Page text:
For a printable version, please make sure to click the picture below:
Books become more meaningful when you can expand the story to a hands-on activity. Here is one extension activity you can do with very little supplies.
You’ll need to read the book Tall by Jez Alborough. (Hint: Stop by your local library and pick up a copy if you don’t own it.) Tall is about a few jungle animals who help a little monkey feel taller than he really is. This is a great book with very few words. You can use the illustrations to talk about what is happening on each page.
Next, get out the blocks or the LEGOs. You will also need a couple small animals or action figures. Now let your child’s imagination go wild. Let he/she build towers as tall as can be (just make sure no one is on the other side in case it falls!). When he/she is done building, place the small animal on top of the tower. Just how tall can the tower be before it falls over? Experiment with different shapes.
This is a great opportunity to talk with your child about the tower he/she is building. Ask questions like how tall do you think it can go before it will fall? What kind of tower is it? Why is the animal or action figure climbing so high? What is it the animal is trying to see?
Try to avoid yes/no questions as they require no other answer. To help expand your child’s vocabulary and comprehension of the story, you want to ask open ended questions.
Credit for activity idea: Teach Preschool.
Sharing a book with your young child can be a fun experience. (I realize it can also be stressful–especially if your child is having a wiggly kind of day!) Studies have shown that babies who are exposed to books and allowed the chance to touch and explore the book are more likely to appreciate them as they get older. So why not let your toddler and preschooler have the same experience? And by experience, I don’t mean letting your preschooler put a book in his mouth to explore it. No. By this age, preschoolers are more interested in the actual content of the book. And if they aren’t quite there, it’s okay. Maybe they haven’t found the right book, yet. (You can always ask your local librarian for a little help on that front!)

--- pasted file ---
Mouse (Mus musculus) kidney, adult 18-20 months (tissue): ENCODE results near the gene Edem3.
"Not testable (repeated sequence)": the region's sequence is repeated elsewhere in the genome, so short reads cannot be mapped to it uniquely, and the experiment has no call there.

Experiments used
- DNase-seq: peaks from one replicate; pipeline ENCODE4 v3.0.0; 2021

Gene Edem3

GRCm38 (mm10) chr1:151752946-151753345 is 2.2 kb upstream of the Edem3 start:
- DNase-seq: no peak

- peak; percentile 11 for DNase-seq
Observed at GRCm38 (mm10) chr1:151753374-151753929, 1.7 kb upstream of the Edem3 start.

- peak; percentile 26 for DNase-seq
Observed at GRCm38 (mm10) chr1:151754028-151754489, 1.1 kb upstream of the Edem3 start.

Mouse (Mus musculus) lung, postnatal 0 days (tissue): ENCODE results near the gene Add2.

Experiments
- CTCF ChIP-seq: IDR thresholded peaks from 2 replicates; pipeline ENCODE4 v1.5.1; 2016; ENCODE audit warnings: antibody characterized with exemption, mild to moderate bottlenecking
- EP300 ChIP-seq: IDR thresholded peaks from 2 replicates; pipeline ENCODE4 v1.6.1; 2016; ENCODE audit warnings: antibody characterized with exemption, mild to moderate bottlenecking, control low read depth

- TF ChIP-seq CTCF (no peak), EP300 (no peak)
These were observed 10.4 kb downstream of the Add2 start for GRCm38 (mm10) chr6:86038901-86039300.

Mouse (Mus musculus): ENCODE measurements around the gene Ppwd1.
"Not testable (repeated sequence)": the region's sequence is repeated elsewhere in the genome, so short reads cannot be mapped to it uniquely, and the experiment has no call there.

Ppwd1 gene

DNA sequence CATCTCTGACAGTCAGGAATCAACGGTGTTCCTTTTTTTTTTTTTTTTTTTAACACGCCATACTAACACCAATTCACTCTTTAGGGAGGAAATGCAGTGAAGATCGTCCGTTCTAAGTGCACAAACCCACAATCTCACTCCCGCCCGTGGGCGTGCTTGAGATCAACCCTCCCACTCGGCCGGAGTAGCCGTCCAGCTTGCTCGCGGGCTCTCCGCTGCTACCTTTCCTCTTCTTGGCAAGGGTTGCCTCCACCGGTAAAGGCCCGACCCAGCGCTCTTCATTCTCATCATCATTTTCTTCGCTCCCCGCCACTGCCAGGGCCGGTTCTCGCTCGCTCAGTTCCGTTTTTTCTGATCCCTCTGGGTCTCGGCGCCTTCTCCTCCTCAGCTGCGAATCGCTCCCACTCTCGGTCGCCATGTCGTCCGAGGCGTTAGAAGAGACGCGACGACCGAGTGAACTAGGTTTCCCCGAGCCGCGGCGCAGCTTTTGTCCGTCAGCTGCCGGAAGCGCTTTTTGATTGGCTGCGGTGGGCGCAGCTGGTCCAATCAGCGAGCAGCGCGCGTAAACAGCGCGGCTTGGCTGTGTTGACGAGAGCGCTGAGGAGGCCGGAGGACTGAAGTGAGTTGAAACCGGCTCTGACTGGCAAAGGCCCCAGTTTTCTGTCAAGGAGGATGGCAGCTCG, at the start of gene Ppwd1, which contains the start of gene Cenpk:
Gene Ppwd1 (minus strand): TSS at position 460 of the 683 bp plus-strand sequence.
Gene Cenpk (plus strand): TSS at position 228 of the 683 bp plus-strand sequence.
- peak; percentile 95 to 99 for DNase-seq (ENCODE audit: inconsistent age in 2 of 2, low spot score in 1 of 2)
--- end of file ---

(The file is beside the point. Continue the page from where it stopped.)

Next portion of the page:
1. Pause on each page. Point to an object on the page and ask your child what it is.
For instance, if you see an apple tree, point to it and ask, “What is that?”
2. Respond to your child’s answer by repeating what he said.
If your child says, “A tree!” you can respond by saying, “Yes that is a tree.”
3. Expand on your child’s answer if possible.
“Yes, that is a tree. It’s an apple tree!”
4. Have your child point to the object.
“Can you point to the apple tree?”
From there, you can also expand on other things that are the page (objects, colors, numbers, letters, shapes, etc.). Repetition is so important, so read the story over and over (not in one sitting). Start leaving words off at the end of a sentence. Let your child fill in the blank. Use the pictures as your guide and tell a story based on the illustrations and not the author’s words. Relate the words or pictures in the story to an event in your child’s life. Ask questions like who, what, where, why and when. If you read the story using more questions and relying less on the actual text, you’ll notice your child may start reading the story to you!
It may seem a little early in the life of a child to start practicing these reading techniques, but when he gets to Kindergarten, these are the same questions teachers will be asking. It’s never too early to start preparing–just keep it lighthearted and fun. When it becomes frustrating, stop and take a break.
For more information on reading techniques, visit http://www.readingrockets.org/article/dialogic-reading-effective-way-read-preschoolers.